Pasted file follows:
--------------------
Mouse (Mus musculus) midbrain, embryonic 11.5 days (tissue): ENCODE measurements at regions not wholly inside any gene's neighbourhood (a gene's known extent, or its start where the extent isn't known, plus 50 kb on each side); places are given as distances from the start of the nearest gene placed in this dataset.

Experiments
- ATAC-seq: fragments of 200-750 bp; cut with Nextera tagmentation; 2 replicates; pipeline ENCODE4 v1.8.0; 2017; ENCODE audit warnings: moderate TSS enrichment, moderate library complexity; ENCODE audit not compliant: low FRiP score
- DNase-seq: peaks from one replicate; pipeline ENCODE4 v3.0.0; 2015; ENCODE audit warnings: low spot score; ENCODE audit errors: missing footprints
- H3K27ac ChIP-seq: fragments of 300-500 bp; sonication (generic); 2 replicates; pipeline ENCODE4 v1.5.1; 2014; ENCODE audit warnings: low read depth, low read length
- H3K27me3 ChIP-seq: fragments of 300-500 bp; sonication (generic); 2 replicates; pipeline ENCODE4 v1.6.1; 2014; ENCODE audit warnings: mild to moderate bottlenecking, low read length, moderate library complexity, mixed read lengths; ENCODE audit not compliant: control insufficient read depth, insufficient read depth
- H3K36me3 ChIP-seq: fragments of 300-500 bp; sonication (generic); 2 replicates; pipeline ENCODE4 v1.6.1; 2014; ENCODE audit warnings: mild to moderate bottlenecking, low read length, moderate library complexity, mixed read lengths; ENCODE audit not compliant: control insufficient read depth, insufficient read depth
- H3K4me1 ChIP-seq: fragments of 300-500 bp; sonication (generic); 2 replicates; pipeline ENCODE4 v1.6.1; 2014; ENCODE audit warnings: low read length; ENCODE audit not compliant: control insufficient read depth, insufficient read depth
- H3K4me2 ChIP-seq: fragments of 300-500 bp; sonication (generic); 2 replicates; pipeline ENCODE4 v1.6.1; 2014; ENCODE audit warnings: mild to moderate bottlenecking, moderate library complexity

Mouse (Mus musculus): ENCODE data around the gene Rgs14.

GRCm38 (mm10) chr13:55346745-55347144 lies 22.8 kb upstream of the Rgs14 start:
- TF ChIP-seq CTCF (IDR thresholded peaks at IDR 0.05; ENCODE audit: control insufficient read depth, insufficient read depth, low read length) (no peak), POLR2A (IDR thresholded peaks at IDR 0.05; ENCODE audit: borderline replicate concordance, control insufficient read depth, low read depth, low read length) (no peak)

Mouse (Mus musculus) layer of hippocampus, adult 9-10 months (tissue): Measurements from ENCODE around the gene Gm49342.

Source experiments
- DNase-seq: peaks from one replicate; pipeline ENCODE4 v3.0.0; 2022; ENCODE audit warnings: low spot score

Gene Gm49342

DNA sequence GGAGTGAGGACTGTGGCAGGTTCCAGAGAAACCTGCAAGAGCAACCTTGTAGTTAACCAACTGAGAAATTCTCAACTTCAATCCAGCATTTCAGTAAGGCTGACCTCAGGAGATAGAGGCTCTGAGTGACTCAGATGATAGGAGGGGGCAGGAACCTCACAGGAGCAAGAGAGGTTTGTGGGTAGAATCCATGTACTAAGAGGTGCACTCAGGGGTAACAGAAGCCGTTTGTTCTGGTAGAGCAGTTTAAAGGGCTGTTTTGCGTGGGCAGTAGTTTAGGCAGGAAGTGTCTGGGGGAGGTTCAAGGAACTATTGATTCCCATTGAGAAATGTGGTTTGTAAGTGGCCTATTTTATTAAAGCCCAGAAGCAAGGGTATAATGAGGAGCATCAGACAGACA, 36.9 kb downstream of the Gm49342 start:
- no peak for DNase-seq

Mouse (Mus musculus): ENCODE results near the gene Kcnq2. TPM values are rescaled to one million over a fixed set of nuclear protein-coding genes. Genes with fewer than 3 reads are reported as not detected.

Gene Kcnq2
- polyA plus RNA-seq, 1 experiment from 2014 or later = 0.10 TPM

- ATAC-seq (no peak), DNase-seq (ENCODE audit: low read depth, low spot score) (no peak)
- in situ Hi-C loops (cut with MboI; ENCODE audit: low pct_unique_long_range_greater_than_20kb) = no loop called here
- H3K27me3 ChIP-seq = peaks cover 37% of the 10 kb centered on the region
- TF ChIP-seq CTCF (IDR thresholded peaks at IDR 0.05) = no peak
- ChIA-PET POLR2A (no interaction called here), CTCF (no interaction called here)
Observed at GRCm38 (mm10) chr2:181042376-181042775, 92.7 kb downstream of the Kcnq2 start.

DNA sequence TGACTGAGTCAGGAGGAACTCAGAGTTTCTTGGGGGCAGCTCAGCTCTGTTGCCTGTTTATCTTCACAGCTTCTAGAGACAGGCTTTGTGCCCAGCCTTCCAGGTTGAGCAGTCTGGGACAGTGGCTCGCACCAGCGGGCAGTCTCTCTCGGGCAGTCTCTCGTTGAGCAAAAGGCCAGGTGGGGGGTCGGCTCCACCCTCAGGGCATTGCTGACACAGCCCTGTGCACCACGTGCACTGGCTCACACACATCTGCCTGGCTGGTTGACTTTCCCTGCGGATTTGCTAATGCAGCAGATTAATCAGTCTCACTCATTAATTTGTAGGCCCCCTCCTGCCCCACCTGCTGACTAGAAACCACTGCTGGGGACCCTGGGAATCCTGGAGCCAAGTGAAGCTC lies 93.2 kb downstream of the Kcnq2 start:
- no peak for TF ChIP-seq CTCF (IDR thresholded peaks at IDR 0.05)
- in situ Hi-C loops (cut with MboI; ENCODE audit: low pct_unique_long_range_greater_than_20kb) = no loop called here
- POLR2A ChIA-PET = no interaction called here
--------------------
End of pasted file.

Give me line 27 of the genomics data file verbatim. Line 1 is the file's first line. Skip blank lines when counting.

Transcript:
Observed at GRCm38 (mm10) chr2:181042376-181042775, 92.7 kb downstream of the Kcnq2 start.